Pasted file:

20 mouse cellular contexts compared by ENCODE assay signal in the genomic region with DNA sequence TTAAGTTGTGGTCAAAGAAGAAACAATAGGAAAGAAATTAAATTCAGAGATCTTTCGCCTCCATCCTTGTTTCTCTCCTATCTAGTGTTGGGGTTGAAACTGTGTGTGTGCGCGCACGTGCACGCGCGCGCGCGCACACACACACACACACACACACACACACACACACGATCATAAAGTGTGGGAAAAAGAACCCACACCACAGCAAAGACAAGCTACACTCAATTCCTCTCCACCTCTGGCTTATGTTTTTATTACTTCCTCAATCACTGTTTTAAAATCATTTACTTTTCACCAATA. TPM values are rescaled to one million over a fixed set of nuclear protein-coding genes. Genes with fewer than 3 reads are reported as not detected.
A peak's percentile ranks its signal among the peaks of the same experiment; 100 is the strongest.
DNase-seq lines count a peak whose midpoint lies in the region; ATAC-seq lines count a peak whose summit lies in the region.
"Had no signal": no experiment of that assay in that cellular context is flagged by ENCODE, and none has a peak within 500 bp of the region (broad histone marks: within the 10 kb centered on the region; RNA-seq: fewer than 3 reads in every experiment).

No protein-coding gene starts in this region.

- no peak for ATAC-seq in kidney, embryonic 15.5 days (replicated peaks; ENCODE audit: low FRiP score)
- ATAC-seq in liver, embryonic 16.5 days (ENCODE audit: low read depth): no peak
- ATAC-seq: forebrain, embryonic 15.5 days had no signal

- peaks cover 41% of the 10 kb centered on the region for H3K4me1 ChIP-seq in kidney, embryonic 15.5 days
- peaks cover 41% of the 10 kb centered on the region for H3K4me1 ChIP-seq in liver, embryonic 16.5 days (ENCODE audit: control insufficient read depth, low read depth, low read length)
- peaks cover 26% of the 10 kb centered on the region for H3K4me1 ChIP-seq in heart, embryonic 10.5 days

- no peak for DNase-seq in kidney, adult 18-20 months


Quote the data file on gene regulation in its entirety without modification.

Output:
20 mouse cellular contexts compared by ENCODE assay signal in the genomic region with DNA sequence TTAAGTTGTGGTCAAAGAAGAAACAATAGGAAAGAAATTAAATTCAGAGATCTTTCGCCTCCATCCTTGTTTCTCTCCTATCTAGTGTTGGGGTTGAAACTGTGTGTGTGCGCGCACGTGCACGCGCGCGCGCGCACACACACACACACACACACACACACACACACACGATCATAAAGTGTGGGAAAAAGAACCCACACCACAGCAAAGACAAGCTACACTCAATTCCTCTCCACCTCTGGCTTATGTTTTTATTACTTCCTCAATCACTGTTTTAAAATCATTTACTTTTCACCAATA. TPM values are rescaled to one million over a fixed set of nuclear protein-coding genes. Genes with fewer than 3 reads are reported as not detected.
A peak's percentile ranks its signal among the peaks of the same experiment; 100 is the strongest.
DNase-seq lines count a peak whose midpoint lies in the region; ATAC-seq lines count a peak whose summit lies in the region.
"Had no signal": no experiment of that assay in that cellular context is flagged by ENCODE, and none has a peak within 500 bp of the region (broad histone marks: within the 10 kb centered on the region; RNA-seq: fewer than 3 reads in every experiment).

No protein-coding gene starts in this region.

- no peak for ATAC-seq in kidney, embryonic 15.5 days (replicated peaks; ENCODE audit: low FRiP score)
- ATAC-seq in liver, embryonic 16.5 days (ENCODE audit: low read depth): no peak
- ATAC-seq: forebrain, embryonic 15.5 days had no signal

- peaks cover 41% of the 10 kb centered on the region for H3K4me1 ChIP-seq in kidney, embryonic 15.5 days
- peaks cover 41% of the 10 kb centered on the region for H3K4me1 ChIP-seq in liver, embryonic 16.5 days (ENCODE audit: control insufficient read depth, low read depth, low read length)
- peaks cover 26% of the 10 kb centered on the region for H3K4me1 ChIP-seq in heart, embryonic 10.5 days

- no peak for DNase-seq in kidney, adult 18-20 months